Ask about symptoms: Muscle pain and weakness are the most common symptoms. The risk is small for other statin side effects, such as liver damage, diabetes and memory loss, but just hearing about serious problems is enough to make patients stop taking meds.

Schedule a medication review: An appointment to review meds is vital because drug interactions with statins are common. Any medication that inhibits isoenzymes, especially CYP3A4, may lead to high statin levels and increase the risk of myalgia and myositis.7

  • Pharmacists need to intervene because about 74 percent of patients don’t tell their physician about all the meds, OTC products and dietary supplements they take.
  • For patients on multiple meds, recommend a compounded solution that simplifies their daily regimen using combination pills—simplification can boost adherence by 11 percent.
  • Double check statin doses for women with chronic heart disease. Prescribed doses are more likely to be inadequate for women than men.8
  • Medication review is especially important for patients using simvastatin, as FDA safety advisories have been updated several times. At present, the dose should not exceed 10 milligrams for patients taking antihypertensives or 20 milligrams for patients taking verapamil or diltiazem. It’s also contraindicated with itraconazole, ketoconazole, erythromycin, HIV protease inhibitors and cyclosporine, to name only a few on the list.

Patient education: Lack of knowledge ranks high on the list of roadblocks to adherence. It doesn’t have anything to do with innate intelligence; it’s all about perceptions and lack of communication. For example:

  • They feel healthy, so they don’t appreciate the need for medication.
  • Patients may not understand the risk of heart attacks and strokes, or that their risk of dying triples if they’re noncompliant.
  • Maybe they still hope to lower cholesterol using diet and exercise, which may not have been part of the discussion with their doctor.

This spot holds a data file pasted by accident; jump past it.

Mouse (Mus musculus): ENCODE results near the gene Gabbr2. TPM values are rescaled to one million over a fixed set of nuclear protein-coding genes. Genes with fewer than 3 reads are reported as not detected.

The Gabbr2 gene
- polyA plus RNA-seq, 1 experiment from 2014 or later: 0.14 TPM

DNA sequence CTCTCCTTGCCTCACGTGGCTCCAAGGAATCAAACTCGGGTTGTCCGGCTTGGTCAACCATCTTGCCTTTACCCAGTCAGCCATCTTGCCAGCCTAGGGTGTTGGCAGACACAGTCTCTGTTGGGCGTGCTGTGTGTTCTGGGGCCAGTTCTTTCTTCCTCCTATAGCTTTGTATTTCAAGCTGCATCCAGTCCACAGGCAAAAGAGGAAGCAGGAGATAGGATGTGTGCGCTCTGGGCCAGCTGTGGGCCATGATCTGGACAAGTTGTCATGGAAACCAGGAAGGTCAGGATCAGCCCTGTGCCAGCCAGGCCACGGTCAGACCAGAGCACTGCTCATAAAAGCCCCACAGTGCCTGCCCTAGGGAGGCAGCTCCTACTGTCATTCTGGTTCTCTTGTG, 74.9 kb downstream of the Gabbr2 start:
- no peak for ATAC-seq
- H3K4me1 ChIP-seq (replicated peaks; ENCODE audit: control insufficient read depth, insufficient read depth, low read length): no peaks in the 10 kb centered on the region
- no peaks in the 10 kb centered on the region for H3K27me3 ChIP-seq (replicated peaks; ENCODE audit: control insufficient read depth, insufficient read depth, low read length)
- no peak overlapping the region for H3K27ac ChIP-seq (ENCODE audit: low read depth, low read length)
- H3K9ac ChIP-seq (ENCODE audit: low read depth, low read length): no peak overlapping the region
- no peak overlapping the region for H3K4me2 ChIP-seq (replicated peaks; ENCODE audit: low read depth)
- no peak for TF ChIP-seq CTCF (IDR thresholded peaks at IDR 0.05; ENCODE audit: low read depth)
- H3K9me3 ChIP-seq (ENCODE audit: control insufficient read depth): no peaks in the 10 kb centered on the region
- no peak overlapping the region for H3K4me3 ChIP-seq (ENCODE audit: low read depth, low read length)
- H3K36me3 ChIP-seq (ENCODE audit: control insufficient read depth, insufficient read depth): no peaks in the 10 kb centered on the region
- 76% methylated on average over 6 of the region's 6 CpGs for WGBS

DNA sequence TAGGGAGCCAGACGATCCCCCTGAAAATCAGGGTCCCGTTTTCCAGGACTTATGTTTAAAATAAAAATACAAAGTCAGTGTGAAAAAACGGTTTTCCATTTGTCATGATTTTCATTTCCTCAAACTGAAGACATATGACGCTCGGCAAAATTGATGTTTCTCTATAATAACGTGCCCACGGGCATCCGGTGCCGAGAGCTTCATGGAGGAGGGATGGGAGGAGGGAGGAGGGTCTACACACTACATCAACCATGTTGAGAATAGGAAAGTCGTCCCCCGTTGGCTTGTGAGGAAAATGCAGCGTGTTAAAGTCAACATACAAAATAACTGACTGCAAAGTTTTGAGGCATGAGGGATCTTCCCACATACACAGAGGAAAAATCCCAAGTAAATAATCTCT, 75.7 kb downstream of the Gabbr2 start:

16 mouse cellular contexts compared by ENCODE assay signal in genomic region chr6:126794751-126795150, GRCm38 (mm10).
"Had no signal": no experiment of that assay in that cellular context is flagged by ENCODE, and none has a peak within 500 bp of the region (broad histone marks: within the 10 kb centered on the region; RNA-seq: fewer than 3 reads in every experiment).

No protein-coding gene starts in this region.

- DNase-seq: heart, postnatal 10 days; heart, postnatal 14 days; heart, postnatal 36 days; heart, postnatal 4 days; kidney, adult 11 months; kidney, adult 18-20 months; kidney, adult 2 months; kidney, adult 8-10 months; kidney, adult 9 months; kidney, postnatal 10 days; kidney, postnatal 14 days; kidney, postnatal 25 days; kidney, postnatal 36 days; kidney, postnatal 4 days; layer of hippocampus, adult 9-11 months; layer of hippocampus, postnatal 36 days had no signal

• Helping patients learn to identify pills and use a system such as a pill box may improve adherence.

You don’t need to give patients all the answers—just ask some key questions to assess their understanding, give them an informative brochure and stress the importance of discussing the issue with their doctor.

Compounding Pharmacists Can Boost Statin Adherence

Much of your effort to improve adherence to statin treatment can take place during medication reviews or through a word of encouragement when patients pick up medications. Simple reinforcement and reminders, even by phone or mail, are estimated to increase adherence by up to 24 percent. Ultimately, patients will recognize your expertise and appreciate the discussion to help them learn about their medications.

Pharmaceutica North America provides the highest quality active ingredients and delivery systems for compounding pharmacists. Whether you need bulk APIs or custom compounding kits, contact us to discuss how we can support your patient’s medication requirements.

Show 8 footnotes

  1. “FDA Pulls Approval of Niacin, Fibrate in Combo with Statins,” April 2016, http://www.medscape.com/viewarticle/862022
  2. “Efficacy and Tolerability of Evolocumab vs Ezetimibe in Patients With Muscle-Related Statin Intolerance,” April 2016, http://jama.jamanetwork.com/article.aspx?articleid=2511043
  3. “Regression of Some High-Risk Features of Age-related Macular Degeneration (AMD) in Patients Receiving Intensive Statin Treatment,” March 2016, http://www.ebiomedicine.com/article/S2352-3964%2816%2930029-9/abstract
  4. “Studies Support Broader Use of Cholesterol-Lowering Statins,” July 2015, http://www.health.harvard.edu/blog/studies-support-broader-use-of-cholesterol-lowering-statins-201507168142
  5. “Individualized Statin Benefit for Determining Statin Eligibility in the Primary Prevention of Cardiovascular Disease,” March 2016, http://circ.ahajournals.org/content/133/16/1574
  6. “How Do We Improve Patient Compliance and Adherence to Long-Term Statin Therapy?” January 2013, http://www.ncbi.nlm.nih.gov/pmc/articles/PMC3534845/
  7. “Optimizing Statin Therapy by Avoiding Clinically Relevant Drug Interactions,” March 2016, http://www.pharmacytimes.com/publications/issue/2016/March2016/R756_March2016
  8. “Gender Differences in Statin Prescription Rates, Adequacy of Dosing, and Association of Statin Therapy with Outcome After Heart Failure Hospitalization: A Retrospective Analysis in a Community Setting,” March 2016, http://www.ncbi.nlm.nih.gov/pubmed/26581760